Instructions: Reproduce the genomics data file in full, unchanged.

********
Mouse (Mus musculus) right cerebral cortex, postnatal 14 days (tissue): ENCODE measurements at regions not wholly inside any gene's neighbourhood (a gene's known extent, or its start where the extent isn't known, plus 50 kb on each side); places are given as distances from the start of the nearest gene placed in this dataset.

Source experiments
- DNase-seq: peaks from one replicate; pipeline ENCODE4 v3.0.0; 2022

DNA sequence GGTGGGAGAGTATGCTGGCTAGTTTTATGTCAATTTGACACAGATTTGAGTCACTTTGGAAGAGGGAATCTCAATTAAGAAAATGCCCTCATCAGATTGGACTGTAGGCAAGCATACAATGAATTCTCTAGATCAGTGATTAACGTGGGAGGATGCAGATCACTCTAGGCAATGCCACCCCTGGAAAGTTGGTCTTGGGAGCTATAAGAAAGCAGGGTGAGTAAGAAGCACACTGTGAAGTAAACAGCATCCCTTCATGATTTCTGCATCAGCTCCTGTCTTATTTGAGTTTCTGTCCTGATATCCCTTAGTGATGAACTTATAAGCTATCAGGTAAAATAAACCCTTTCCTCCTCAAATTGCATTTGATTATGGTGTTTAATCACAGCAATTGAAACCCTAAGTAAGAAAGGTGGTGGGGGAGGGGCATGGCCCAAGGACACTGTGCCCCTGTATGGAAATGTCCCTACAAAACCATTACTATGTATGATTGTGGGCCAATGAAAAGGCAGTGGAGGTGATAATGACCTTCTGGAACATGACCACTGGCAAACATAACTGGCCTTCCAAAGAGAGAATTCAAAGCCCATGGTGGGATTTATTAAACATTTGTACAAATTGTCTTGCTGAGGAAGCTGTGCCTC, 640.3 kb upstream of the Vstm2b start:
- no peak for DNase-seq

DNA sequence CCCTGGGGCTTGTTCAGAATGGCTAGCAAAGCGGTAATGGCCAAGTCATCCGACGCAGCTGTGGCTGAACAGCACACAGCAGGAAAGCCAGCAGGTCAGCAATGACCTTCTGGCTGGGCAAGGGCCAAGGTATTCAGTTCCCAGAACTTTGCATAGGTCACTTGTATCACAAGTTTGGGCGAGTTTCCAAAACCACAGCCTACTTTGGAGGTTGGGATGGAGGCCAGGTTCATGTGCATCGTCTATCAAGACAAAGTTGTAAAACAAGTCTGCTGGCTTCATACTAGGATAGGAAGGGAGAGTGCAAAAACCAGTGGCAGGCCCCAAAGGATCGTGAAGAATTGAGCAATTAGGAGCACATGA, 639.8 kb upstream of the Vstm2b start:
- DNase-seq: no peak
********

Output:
Mouse (Mus musculus) right cerebral cortex, postnatal 14 days (tissue): ENCODE measurements at regions not wholly inside any gene's neighbourhood (a gene's known extent, or its start where the extent isn't known, plus 50 kb on each side); places are given as distances from the start of the nearest gene placed in this dataset.

Source experiments
- DNase-seq: peaks from one replicate; pipeline ENCODE4 v3.0.0; 2022

DNA sequence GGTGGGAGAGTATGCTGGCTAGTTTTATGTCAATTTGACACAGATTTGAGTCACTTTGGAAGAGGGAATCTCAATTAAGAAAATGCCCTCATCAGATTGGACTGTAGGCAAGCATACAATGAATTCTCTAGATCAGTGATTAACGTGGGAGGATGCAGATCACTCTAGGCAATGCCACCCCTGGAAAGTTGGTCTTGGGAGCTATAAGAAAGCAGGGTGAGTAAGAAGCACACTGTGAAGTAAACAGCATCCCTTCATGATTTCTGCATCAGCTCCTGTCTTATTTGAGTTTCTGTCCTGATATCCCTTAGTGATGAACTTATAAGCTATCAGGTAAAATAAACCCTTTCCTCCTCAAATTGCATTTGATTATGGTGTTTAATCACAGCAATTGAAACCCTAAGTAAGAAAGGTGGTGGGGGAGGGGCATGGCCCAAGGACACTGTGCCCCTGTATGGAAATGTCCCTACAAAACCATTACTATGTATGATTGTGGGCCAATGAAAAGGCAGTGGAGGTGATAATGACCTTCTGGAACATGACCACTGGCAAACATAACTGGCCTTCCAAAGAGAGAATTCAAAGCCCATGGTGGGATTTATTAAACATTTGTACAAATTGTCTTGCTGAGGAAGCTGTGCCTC, 640.3 kb upstream of the Vstm2b start:
- no peak for DNase-seq

DNA sequence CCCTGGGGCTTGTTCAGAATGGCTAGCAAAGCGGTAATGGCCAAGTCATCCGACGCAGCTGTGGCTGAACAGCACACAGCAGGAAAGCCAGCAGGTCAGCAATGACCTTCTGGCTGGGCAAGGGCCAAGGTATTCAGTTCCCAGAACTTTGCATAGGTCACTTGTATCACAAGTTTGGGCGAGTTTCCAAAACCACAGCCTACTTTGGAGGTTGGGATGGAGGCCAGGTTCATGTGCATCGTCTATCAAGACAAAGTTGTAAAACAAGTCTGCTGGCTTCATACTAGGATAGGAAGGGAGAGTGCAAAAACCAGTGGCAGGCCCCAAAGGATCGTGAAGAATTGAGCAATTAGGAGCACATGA, 639.8 kb upstream of the Vstm2b start:
- DNase-seq: no peak